Thursday, 20 Jun 2024

For Elon Musk, the personal is political

For Elon Musk, the personal is political ? but his march to the right affects us all | Lloyd Green

For Elon Musk, the personal is political

The personal is political. The phrase was popularized by 1960s second-wave feminism but it sums up Elon Musk's ideological journey. Once a "fundraiser and fanboy for Barack Obama", to quote his biographer, Walter Isaacson, the sometime world's richest man now plays thin-skinned, anti-woke warrior - a self-professed free-speech purist who in fact is anything but.

His rebranding of Twitter to X having proved a disaster, he flirts with antisemites for fun and lost profits. He threatens the Anti-Defamation League with a multibillion-dollar lawsuit. The ADL never suggested the name "X". That was a long-term fetish, now a clear own-goal.

Like the building of Rome, Musk's march to the right did not take only one day. A series of events lie behind it. Musk is a modern Wizard of Oz. Like the man behind the curtain, he is needy. According to Isaacson, outright rejection - and gender transition - by one of Musk's children played an outsized role in his change. So did Covid restrictions and a slap from the Biden White House.

In March 2020, as Covid descended, Musk became enraged when China and California mandated lockdowns that threatened Tesla, his electric car company, and thus his balance sheet.

"My frank opinion remains that the harm from the coronavirus panic far exceeds that of the virus itself," he wrote in an intra-company email.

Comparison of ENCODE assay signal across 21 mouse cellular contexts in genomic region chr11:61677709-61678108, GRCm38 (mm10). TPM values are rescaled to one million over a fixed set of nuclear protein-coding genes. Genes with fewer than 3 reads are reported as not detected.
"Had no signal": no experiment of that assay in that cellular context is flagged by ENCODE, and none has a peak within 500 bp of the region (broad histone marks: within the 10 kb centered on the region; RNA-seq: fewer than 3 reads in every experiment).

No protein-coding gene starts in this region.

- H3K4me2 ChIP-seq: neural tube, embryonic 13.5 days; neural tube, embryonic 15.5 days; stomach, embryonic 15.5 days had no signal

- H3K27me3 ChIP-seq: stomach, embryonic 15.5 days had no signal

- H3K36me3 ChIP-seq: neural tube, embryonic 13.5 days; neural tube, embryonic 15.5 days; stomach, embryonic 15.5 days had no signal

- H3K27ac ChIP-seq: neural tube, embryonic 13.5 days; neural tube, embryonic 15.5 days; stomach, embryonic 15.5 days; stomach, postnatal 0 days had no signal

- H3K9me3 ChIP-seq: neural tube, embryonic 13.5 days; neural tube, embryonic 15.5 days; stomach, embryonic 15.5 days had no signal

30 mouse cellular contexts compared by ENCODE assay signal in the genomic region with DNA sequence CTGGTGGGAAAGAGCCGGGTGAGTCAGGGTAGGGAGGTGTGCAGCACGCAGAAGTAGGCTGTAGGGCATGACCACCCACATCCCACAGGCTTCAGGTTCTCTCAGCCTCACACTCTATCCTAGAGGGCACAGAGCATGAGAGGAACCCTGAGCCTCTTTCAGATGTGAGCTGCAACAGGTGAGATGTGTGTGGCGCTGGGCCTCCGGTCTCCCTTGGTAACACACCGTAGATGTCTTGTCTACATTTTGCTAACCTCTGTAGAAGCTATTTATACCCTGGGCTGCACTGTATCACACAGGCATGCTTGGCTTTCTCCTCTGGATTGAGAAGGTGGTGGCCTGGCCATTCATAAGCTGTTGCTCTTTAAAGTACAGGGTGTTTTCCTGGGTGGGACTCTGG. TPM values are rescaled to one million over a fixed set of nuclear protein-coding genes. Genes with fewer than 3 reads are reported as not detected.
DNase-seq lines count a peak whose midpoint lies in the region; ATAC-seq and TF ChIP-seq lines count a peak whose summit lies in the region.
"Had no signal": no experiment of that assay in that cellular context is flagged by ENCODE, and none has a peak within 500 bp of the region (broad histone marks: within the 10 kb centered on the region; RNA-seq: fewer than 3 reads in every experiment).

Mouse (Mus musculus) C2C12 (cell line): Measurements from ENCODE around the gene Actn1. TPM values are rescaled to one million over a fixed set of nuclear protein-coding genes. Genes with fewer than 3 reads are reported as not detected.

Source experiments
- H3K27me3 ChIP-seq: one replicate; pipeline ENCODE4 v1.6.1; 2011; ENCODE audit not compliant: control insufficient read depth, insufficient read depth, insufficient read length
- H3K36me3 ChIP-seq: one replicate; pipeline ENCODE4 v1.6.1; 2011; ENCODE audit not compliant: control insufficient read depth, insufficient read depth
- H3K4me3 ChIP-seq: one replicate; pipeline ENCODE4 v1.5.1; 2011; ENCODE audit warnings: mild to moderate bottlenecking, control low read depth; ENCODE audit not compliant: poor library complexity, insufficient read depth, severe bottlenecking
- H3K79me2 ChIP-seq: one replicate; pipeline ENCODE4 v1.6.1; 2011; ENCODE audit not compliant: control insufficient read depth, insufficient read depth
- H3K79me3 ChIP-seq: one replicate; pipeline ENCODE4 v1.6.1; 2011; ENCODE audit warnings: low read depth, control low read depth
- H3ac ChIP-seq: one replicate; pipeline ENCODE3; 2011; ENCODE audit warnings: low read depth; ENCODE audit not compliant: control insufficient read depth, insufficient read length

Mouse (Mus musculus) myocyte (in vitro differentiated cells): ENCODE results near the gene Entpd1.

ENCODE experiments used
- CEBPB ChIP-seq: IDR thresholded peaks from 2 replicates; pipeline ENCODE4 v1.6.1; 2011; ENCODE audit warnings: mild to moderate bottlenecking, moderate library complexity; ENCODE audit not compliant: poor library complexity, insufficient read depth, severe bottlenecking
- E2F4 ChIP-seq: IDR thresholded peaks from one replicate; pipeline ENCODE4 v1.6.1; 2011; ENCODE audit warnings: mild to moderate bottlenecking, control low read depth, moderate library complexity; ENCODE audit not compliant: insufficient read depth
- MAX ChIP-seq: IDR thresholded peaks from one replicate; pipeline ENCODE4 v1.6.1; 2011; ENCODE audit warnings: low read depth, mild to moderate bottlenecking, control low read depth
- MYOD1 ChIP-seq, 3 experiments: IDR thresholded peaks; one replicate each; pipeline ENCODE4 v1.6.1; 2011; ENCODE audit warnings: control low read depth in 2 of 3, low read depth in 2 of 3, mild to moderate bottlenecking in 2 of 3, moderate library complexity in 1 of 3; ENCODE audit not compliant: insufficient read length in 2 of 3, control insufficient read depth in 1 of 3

But Musk jumped the gun. Moloch would take his cut. In the US, Covid has killed 1.14 million. American life expectancy is among the lowest in the industrialized west. Thailand does better than Florida, New York and Iowa. For their part, Ohio, South Carolina and Missouri, all Republican-run, trail Thailand. Bangladesh outperforms Mississippi. Overall, the US is behind Colombia and Croatia. Under Covid, Trump-voting counties became killing fields.

But in May 2020, amid a controversy with local government in California, Musk tweeted, "take the red pill". It was a reference to The Matrix, in which Neo, the character played by Keanu Reeves, elects to take the "red pill" and thereby confront reality, instead of downing the "blue pill" to wake happily in bed. Ivanka Trump, of all people, was quick to second Musk: "Taken!"

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